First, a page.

Cellular and satellite convergence

There are signs of accelerating progress in cellular and satellite convergence. A recent report from Scotiabank lead with an attention grabbing headline, “Mobile Carriers Poised to Create $1.0T in Equity in the Direct-to-Cell Revolution”.

Last year, I wrote about the FCC taking steps to explore “innovative collaborations between satellite operators and wireless companies”. In February, the FCC issued a 160-page “Report and Order and Further Notice of Proposed Rulemaking” to establish what the agency called the world’s first regulatory framework for terrestrial to space inter-connectivity. The intent is “to enable collaborations between satellite operators and terrestrial service providers to offer ubiquitous connectivity, directly to consumer handsets using spectrum previously allocated only to terrestrial service.”

A March 11 Scotiabank report discussed work underway between AST Spacemobile and Latin American operator AMX as well as TIM Brasil. The report provided capital cost metrics that demonstrate why there is such a high level of interest in interoperability. Scotiabank is calculating the cost of connecting a subscriber in a remote area with a traditional terrestrial tower at a minimum of US$111/subscriber. This estimate includes “civil infrastructure, radio access network [RAN], backhaul, core, software, and permitting”. In lower population density areas, Scotiabank says the cost could be as high as US$500/subscriber.

By way of comparison, the bank says “SpaceMobile’s BlueBird satellites could do the job for US$10/sub”, based on 750 MB of data consumption per month, “an ideal solution for distant areas out of coverage”.

Recently, RCR Wireless News reported on developments from the Satellite 2024 conference. According to the RCR report, many of the players are talking about the need to get “orders of magnitude improvement in airtime pricing”. During one of the panel discussions, Mark Dankberg, CEO of ViaSat said that “while satellite thinks of pricing in terms of dollars-per-megabyte, terrestrial network operators are thinking dollars-per-gigabyte.”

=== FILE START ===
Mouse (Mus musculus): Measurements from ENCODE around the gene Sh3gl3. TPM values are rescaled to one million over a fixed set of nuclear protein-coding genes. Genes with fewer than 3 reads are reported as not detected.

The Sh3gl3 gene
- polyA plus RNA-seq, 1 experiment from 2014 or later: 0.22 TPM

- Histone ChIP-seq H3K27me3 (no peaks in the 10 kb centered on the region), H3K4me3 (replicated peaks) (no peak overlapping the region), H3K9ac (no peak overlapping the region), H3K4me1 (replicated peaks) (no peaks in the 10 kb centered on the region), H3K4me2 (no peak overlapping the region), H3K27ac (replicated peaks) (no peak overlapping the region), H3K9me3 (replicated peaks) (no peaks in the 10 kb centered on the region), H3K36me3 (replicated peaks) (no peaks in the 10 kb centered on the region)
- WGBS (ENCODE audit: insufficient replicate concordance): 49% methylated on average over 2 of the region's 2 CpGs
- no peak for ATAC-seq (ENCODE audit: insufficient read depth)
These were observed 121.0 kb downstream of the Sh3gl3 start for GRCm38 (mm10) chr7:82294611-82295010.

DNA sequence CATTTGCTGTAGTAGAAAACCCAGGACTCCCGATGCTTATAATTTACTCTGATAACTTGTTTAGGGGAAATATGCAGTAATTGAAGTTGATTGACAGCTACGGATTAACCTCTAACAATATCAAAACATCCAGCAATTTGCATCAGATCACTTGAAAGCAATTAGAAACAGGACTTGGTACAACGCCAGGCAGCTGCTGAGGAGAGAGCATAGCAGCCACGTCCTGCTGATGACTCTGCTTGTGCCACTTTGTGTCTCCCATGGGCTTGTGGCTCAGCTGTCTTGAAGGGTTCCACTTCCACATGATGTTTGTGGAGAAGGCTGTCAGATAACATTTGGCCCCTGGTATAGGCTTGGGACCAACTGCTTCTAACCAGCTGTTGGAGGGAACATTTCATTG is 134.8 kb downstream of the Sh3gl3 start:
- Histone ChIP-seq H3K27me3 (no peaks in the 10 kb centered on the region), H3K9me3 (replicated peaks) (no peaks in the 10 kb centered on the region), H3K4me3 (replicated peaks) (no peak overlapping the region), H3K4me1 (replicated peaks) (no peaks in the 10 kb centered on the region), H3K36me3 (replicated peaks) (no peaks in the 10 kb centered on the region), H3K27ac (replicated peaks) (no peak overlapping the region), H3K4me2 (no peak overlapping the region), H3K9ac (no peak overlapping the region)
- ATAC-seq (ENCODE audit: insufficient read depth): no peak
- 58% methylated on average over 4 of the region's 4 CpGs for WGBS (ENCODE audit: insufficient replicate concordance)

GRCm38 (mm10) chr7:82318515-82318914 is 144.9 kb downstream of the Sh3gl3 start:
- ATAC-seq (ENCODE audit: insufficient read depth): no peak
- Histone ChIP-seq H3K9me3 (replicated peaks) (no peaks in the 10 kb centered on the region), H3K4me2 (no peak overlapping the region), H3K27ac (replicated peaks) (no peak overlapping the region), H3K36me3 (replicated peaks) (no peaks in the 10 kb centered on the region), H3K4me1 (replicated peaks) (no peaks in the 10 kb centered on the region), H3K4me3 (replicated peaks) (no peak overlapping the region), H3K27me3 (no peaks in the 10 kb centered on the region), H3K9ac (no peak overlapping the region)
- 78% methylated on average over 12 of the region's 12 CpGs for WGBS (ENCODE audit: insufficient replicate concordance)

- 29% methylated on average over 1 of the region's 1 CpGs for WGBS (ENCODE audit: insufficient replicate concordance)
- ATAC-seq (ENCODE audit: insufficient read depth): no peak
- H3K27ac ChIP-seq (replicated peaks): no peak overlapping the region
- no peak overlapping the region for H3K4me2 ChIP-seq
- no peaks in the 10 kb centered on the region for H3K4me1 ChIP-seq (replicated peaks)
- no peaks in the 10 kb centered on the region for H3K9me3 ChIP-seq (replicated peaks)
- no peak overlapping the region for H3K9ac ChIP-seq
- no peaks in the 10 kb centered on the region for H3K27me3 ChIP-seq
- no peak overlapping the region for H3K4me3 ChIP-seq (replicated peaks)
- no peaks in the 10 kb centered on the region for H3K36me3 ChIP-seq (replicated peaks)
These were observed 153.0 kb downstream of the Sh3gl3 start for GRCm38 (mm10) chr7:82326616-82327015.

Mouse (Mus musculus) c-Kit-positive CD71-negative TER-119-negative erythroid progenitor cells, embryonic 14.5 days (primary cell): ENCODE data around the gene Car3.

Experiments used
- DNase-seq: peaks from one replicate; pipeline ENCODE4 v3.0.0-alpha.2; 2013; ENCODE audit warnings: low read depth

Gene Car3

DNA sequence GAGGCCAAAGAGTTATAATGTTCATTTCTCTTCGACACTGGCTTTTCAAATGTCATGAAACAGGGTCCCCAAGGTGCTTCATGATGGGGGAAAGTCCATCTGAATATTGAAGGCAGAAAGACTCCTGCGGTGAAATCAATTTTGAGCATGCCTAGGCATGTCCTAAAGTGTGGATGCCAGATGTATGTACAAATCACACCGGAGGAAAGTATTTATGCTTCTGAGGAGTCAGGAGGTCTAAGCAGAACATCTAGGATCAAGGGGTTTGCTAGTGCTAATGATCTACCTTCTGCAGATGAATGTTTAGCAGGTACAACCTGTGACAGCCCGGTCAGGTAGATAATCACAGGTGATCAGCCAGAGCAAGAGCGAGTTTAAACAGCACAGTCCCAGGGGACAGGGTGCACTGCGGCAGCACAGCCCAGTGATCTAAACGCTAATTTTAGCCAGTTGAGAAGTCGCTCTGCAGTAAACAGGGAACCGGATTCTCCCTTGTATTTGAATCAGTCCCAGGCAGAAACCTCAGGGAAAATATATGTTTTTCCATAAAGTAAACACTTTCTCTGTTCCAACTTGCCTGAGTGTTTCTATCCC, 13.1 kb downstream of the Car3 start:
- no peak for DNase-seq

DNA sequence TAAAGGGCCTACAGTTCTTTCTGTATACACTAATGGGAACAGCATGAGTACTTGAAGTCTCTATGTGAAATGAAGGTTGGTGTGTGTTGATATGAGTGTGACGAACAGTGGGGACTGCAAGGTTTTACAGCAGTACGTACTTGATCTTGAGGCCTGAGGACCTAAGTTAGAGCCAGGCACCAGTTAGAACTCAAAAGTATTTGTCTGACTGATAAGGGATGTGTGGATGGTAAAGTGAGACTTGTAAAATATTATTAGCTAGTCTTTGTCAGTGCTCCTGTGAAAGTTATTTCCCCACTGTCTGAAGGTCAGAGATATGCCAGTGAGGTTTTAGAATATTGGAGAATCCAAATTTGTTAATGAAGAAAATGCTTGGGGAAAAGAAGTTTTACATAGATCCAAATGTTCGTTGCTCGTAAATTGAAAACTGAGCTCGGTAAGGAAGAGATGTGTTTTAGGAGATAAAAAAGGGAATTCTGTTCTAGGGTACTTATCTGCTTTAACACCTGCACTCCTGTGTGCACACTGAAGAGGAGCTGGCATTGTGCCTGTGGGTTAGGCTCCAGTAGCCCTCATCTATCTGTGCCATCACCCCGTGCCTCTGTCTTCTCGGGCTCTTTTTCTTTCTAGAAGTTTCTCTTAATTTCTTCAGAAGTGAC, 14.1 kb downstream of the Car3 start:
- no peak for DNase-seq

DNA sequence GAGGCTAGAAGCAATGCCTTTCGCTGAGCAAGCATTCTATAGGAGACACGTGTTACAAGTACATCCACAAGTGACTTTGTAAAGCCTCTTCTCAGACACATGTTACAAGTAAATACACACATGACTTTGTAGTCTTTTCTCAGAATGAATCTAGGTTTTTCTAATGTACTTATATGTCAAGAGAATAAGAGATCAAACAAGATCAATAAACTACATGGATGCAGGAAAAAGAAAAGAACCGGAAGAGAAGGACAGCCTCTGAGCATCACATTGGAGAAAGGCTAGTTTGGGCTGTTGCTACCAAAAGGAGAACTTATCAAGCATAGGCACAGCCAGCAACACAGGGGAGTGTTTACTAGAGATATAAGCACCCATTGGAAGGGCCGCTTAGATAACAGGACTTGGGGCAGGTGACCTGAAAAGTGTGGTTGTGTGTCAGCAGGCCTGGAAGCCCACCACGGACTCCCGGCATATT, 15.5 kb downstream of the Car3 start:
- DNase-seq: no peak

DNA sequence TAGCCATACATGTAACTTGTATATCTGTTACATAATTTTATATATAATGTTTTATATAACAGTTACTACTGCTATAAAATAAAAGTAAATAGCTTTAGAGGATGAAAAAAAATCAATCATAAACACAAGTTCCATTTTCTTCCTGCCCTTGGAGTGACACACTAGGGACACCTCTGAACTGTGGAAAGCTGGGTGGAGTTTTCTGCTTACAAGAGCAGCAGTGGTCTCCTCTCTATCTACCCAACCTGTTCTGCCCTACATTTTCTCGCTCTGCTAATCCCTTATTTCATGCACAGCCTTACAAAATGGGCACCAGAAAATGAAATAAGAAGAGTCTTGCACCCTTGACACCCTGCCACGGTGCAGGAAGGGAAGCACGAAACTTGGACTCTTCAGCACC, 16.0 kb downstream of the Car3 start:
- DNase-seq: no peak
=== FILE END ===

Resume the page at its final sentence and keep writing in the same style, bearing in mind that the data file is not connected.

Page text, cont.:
Nonetheless, work on cellular and satellite convergence is progressing. A year ago, Rogers and SpaceX announced an agreement enabling Canadians to stay connected beyond the limits of terrestrial wireless networks. Last week, the Canadian government agreed to lend more than $2 billion to Telesat to help fund development of its broadband satellite constellation.

How will the economics work? According to Scotiabank, cellular and satellite convergence could be a “structural solution to a cash-strapped telecom industry.” The bank estimates that the global telecom industry invests more than US$310B in capital each year, in addition to US$68B in tower leases. Scotiabank estimates mobile carriers spend more than 15% of consolidated capital each year in RAN investments in lower density or non-profitable areas, “frequently to comply with license requirements.” As a result, Scotiabank believes satellite-enabled connectivity could represent US$46.5B in annual capital savings for mobile operators.

With a trillion dollars in equity potential, cellular and satellite convergence is truly the next space race.

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